Is There a Best Practice?
The goal of every golf course should be to increase revenue and decrease labor expenses. With the evolution of mobile apps, does the booking of tee times provide an opportunity for golf course owners to achieve both goals?
One of the most labor-intensive tasks at a golf course is manually booking tee times. Is there anything more tedious than taking a call from a golfer, informing them of the available tee times, having them select one, whether it be for himself or a group of up to four golfers, then entering their name, credit card, and email address? Considering that cancellations and modifications of reservations represent up to 30% of all bookings, it is a drag on the profitable operation of a golf course. To this point, Hertz is now charging a 5% premium if you use the call center to book a reservation.
The process of booking a tee time at nearly all golf courses has a barrier – advanced reservations are typically accepted only 7 days in advance. Golf may be the only entertainment activity in which reservations are accepted with such a narrow booking window. Football, baseball, basketball, hockey, theatre, movies, and concerts allow you to purchase on non-refundable basis access to that event. Even airlines allow you to book 335 days in advance. Why not golf?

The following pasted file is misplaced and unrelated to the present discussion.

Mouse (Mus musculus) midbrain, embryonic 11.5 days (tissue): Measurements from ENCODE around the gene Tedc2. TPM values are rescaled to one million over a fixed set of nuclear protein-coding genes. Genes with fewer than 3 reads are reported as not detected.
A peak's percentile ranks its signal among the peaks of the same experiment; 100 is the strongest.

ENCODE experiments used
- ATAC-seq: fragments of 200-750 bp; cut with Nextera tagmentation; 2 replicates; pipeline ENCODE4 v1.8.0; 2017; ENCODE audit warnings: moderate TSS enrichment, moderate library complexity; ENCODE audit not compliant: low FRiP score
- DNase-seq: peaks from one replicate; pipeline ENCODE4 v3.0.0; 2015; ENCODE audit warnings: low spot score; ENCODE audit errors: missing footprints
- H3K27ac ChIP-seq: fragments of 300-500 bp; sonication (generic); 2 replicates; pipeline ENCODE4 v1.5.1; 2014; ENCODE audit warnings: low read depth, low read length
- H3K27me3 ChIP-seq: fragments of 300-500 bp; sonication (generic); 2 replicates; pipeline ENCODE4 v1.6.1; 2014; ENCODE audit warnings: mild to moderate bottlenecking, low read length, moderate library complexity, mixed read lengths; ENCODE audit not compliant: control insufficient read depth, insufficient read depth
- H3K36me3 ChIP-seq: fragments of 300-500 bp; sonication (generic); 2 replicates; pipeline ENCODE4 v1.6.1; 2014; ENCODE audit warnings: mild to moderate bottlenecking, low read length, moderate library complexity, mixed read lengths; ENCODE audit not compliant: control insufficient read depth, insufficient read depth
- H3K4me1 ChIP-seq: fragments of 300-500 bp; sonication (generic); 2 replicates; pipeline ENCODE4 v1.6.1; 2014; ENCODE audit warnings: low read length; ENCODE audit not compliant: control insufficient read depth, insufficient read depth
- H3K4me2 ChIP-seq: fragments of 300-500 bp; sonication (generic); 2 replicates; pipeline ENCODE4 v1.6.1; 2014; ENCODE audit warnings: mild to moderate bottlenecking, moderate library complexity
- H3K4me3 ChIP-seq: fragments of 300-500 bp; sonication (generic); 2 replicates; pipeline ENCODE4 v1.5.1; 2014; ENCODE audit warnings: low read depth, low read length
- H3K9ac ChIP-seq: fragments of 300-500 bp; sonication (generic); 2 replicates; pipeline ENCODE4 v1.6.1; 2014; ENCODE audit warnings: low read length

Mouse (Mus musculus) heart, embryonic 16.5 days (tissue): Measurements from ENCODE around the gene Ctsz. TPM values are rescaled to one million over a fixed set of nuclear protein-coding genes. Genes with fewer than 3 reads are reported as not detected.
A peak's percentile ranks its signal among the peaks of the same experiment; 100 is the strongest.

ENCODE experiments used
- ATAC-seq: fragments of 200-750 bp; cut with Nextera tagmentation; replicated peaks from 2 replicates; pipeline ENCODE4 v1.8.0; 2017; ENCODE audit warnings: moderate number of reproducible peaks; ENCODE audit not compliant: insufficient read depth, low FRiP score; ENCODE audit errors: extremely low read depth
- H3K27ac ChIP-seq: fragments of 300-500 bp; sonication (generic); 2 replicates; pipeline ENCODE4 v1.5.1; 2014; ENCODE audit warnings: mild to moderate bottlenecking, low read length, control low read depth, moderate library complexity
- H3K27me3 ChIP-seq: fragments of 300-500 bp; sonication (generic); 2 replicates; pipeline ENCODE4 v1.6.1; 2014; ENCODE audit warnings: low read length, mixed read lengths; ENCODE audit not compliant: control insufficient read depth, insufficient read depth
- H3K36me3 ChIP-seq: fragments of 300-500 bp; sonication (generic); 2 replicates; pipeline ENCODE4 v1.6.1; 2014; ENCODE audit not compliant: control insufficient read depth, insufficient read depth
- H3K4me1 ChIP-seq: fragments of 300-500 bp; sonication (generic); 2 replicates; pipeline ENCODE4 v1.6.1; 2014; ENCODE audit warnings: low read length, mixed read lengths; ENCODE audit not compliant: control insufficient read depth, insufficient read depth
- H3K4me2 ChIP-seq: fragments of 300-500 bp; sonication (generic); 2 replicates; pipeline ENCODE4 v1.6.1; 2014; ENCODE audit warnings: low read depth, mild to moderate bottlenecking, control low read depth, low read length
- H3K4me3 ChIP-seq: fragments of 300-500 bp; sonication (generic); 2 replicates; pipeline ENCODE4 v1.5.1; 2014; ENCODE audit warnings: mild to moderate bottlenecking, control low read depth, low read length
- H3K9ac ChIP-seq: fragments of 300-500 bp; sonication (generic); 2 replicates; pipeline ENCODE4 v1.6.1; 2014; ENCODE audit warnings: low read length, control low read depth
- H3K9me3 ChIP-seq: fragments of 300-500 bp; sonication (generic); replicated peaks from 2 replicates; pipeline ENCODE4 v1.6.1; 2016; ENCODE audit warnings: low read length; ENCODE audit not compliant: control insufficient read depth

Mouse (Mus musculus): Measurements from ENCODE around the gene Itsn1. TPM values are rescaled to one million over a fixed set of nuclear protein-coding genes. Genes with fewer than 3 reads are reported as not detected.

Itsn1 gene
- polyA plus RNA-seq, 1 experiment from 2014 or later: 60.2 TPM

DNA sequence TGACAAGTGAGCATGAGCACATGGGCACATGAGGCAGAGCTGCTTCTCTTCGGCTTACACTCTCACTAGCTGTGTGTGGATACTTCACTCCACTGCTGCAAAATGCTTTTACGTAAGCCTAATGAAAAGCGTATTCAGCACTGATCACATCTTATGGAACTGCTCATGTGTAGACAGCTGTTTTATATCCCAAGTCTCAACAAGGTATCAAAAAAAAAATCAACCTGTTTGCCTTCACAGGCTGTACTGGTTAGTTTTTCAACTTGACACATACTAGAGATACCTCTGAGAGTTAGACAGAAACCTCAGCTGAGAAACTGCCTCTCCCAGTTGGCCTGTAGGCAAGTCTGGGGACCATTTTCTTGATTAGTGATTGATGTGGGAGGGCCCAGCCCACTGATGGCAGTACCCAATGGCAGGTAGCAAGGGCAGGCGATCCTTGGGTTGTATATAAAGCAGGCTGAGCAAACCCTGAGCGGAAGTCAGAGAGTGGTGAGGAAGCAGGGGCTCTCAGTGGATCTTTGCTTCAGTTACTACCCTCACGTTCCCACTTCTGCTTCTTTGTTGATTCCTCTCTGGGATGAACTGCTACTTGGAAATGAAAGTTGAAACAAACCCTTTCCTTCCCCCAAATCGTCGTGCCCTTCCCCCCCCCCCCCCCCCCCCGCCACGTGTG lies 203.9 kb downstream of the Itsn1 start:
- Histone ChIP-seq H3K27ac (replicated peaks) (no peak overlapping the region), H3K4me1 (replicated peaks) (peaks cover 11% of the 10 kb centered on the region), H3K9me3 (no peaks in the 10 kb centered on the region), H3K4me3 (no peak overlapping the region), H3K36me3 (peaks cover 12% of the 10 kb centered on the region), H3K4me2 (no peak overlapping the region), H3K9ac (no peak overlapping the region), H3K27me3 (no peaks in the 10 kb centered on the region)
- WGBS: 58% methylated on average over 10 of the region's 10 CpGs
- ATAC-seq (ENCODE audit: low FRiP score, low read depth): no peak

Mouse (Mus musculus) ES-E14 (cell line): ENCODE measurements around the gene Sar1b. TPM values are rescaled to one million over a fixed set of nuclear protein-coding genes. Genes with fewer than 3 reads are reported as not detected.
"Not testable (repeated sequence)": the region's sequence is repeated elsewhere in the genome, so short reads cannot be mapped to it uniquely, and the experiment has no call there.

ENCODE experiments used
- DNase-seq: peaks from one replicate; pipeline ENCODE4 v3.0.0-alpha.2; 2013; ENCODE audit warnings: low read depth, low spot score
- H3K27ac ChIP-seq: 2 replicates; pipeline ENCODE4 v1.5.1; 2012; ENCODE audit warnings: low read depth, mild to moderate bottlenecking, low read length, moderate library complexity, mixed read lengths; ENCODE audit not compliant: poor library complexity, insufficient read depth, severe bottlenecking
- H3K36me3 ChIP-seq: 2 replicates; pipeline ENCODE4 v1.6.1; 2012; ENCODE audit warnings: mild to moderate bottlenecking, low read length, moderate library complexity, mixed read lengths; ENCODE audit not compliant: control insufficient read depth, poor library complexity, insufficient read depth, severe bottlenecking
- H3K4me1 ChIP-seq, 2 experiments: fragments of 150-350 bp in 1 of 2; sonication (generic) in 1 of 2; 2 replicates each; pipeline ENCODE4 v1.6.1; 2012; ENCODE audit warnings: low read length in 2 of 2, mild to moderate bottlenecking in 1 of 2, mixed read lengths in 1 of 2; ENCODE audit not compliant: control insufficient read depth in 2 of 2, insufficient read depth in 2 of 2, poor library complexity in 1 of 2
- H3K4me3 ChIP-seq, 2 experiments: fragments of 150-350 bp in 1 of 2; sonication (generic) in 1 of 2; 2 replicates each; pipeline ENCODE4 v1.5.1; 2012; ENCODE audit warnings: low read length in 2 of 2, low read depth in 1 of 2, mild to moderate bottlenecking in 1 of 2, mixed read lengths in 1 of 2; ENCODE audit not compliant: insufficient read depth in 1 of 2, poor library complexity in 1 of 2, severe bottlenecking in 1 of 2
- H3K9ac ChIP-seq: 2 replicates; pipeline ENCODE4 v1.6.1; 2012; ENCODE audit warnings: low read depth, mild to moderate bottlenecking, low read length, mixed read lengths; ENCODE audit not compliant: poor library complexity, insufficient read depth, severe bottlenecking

Booking a tee time historically resulted in an individual within the Pro Shop, accepting a call and writing on a piece of paper, i.e., the tee sheet, the name of the golfers. The administrative challenge of trying to book on paper tee time reservations weeks or months in advance would be a logistical nightmare.